If I remember correctly as well you were doing some guitar lessons on the side back then. Have you still been able to do any of those in your free time?
No, I haven’t been teaching or learning lately.
Is that something that you miss?
It is. I went to school for jazz. I went to school and played guitar for 6-8 hours a day. Sometimes I miss being able to focus on something for that period of time and really see a lot of growth, even in just a few days or a week. But when we’re on tour, you’re lucky to get an hour to yourself, and when you do get an hour you probably want to take a nap. It is something that I miss, but I wouldn’t trade it. I prefer this. This is pretty good.
Was your jazz school experience anything at all like Whiplash?
Absolutely. Whiplash gave me serious flashbacks to school. I didn’t have any professor quite as intense as J.K. Simmons, but still it resonated.
As you’ve talked about, you have more pronounced ‘80s influences on this record and that sound certainly seems to be very prevalent in pop music these days, from Taylor Swift to Bleachers to M83. Why do you think that is resonating so much with people today?
I can’t tell you why it’s resonating with others. What really attracts us to those sounds is that element of weirdness that I think is absent from a lot of the music today. We really like writing big hooks and big choruses, but we always want to make sure there’s some kind of weird left turn in the song, something that’s strange from the past that makes it unique and unusual.
That’s what we love about Prince or the Talking Heads or ELO. There will be a big hook that’s stuck in your head for days, but there’s also something totally weird that happens. That’s really what draws us to it.
Do you have any idea why that’s also catching on so much with music listeners these days?
I think there is a lot of cookie cutter music being made, despite the fact that we have opportunities to create some of the weirdest music in history right now. Computers and the internet and Spotify, all this information, really gives you an opportunity to have really unique influences in your music.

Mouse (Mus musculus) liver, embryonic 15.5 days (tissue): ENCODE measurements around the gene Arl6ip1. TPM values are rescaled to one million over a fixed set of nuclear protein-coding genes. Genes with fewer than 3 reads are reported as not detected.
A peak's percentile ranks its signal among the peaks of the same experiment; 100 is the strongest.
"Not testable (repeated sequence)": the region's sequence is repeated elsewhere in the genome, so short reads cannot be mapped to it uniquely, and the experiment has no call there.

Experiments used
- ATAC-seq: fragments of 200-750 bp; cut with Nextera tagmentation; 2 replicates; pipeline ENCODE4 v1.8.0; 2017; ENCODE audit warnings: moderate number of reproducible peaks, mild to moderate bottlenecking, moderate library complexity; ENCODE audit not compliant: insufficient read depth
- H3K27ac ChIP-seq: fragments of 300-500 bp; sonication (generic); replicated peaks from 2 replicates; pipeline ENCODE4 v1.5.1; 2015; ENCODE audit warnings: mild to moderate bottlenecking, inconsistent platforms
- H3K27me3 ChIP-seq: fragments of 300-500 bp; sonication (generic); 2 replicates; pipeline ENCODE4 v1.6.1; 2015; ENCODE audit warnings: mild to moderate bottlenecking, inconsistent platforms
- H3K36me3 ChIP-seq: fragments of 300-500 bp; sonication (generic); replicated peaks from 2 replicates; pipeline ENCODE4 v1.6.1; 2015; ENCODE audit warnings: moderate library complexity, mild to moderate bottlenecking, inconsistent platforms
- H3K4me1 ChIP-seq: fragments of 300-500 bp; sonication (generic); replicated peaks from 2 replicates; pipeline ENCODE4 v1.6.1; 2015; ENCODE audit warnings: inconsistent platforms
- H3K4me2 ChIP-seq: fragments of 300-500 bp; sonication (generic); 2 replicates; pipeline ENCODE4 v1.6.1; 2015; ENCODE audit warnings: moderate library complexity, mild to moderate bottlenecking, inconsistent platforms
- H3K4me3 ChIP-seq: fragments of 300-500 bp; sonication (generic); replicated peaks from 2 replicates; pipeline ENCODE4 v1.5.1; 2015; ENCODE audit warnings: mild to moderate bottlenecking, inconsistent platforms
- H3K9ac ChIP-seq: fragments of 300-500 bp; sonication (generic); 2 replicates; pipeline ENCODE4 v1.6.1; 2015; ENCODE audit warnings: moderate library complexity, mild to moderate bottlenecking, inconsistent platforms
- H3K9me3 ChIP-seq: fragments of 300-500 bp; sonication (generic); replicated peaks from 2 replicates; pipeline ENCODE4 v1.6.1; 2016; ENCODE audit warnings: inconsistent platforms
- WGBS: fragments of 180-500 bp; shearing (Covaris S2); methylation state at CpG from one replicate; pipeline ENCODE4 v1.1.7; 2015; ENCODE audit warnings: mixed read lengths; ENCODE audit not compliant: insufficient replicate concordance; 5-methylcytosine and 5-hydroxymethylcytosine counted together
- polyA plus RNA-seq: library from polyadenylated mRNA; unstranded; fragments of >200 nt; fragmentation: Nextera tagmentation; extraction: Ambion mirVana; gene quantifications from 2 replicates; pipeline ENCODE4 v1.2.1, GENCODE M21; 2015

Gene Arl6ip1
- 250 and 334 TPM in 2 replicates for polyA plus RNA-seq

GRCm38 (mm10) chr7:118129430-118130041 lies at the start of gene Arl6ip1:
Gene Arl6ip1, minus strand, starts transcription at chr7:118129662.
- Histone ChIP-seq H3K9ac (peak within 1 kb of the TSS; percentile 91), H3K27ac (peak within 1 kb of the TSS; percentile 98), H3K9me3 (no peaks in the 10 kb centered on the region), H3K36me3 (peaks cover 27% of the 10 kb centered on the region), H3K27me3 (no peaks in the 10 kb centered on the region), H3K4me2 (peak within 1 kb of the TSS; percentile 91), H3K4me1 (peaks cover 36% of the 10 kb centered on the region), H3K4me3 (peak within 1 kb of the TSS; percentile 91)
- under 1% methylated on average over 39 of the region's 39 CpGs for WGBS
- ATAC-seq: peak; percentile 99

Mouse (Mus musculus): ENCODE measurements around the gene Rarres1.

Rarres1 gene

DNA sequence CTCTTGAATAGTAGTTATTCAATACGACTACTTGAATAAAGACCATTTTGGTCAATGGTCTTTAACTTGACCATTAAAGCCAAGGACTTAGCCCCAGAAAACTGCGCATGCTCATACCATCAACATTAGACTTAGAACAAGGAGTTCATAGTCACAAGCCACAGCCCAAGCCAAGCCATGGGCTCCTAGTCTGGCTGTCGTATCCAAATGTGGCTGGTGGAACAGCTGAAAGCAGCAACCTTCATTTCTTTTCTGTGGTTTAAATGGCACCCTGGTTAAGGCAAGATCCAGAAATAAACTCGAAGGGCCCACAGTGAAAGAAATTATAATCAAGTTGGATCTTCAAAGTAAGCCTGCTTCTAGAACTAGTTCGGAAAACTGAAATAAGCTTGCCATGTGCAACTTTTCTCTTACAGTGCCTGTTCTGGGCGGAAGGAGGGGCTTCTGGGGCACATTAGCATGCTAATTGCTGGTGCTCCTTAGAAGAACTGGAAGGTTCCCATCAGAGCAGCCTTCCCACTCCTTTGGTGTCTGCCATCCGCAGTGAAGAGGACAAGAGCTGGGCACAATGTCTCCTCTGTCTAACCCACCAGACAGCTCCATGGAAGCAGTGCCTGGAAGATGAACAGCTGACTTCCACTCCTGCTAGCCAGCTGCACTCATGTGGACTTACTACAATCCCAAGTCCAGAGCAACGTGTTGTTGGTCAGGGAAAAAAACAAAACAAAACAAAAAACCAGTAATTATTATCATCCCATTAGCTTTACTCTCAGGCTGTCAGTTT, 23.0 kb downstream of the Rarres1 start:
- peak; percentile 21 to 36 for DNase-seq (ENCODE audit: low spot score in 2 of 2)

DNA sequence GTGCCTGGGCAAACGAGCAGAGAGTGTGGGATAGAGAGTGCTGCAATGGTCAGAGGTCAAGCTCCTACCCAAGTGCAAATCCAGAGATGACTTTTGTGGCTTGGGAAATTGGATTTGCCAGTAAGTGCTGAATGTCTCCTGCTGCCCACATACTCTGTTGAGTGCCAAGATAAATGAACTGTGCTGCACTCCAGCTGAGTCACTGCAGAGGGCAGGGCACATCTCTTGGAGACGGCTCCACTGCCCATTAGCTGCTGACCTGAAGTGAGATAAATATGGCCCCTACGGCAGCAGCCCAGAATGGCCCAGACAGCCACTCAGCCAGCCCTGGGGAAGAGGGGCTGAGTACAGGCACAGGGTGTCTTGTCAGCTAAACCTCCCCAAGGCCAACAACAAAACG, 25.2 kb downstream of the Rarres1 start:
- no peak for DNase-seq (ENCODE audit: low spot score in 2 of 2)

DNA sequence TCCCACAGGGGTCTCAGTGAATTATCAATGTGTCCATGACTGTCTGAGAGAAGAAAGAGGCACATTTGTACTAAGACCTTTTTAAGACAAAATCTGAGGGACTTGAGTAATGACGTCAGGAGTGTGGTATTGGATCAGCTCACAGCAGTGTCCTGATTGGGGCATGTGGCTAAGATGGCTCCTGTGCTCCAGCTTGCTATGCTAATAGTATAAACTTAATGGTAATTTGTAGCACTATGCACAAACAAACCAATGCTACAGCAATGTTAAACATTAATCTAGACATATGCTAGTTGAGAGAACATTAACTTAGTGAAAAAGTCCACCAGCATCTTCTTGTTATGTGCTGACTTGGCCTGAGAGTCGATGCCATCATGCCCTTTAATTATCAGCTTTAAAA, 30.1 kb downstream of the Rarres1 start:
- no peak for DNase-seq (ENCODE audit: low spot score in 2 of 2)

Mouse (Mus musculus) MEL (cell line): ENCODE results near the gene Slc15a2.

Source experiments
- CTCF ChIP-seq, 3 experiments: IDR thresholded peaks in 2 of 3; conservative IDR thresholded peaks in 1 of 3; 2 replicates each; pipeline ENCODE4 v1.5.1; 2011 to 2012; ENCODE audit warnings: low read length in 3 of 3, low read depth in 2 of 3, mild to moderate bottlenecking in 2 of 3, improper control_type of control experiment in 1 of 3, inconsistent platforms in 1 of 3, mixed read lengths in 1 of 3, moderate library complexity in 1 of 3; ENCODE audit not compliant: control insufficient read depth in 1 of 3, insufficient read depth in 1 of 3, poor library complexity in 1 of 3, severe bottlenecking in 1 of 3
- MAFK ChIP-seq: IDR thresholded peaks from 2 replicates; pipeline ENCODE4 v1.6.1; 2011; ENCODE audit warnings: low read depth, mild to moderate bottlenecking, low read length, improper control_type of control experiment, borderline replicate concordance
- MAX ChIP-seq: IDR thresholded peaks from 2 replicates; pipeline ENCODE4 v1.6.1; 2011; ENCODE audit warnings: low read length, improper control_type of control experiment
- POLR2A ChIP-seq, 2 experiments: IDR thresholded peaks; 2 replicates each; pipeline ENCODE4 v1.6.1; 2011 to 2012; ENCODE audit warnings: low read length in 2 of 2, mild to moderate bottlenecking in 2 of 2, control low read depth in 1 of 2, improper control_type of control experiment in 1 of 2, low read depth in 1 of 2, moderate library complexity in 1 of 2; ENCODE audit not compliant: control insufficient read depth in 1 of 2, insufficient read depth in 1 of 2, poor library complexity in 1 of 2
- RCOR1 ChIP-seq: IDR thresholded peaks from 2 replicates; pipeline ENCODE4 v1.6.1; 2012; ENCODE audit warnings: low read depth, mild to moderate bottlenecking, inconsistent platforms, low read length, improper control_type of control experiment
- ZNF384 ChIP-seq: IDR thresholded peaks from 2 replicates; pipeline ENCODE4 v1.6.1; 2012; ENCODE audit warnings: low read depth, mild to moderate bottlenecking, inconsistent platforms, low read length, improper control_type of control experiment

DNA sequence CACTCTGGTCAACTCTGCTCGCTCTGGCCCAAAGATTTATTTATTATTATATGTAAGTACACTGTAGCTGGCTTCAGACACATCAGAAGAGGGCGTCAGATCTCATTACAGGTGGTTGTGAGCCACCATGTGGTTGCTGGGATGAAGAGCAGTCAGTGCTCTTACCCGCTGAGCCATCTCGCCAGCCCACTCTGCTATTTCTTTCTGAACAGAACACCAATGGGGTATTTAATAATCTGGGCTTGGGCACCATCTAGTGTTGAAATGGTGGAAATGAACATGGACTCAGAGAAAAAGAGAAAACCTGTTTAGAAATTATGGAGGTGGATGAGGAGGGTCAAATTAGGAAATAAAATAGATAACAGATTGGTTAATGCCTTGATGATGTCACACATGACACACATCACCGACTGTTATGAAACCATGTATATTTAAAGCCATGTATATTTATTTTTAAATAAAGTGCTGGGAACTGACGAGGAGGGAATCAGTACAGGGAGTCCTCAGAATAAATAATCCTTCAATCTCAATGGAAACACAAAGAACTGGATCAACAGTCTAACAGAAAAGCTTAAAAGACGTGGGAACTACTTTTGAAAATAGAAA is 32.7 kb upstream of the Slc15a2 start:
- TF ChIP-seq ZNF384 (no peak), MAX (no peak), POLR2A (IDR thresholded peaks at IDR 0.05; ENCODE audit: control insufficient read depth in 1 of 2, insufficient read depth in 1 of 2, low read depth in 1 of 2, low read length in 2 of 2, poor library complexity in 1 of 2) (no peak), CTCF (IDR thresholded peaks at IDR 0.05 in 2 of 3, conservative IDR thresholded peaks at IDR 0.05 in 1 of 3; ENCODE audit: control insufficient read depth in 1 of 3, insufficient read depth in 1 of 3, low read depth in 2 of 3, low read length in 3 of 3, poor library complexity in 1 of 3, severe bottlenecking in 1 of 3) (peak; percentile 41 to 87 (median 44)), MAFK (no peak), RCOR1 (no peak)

I think we’re just beginning to tap into that. I think it’s going to cause a diversification of music that is partly in reaction to the internet and partly in reaction to the staleness of pop music today.
So what do you think the future holds for Walk the Moon? How do you try to capitalize on the success of “Shut Up and Dance” and this tour, so as not to become a flash in the pan but instead make it last?
What we have really worked hard to do over the past five years is build a strong fan base through touring and make a name for ourselves as a live band. We don’t use any tracks onstage. We are playing or triggering every noise that you hear live in front of you.
I think it makes a difference to people. They can sense the energy and the possibility of total failure. I think that makes our concerts a special experience and that’s really what we pride ourselves on is the live show.
So, we’re just going to keep pushing it. We’re going to tour this record a whole lot this year. Hopefully, take it to some new territories we’ve never been to. We’re hoping to see Asia sometime this year. That’s the plan for the foreseeable future.
Will you be doing another U.S. summer tour, or not until the fall?
[Pause] We’ll be on tour. We won’t be at home, is what I’ll tell you right now [laughs].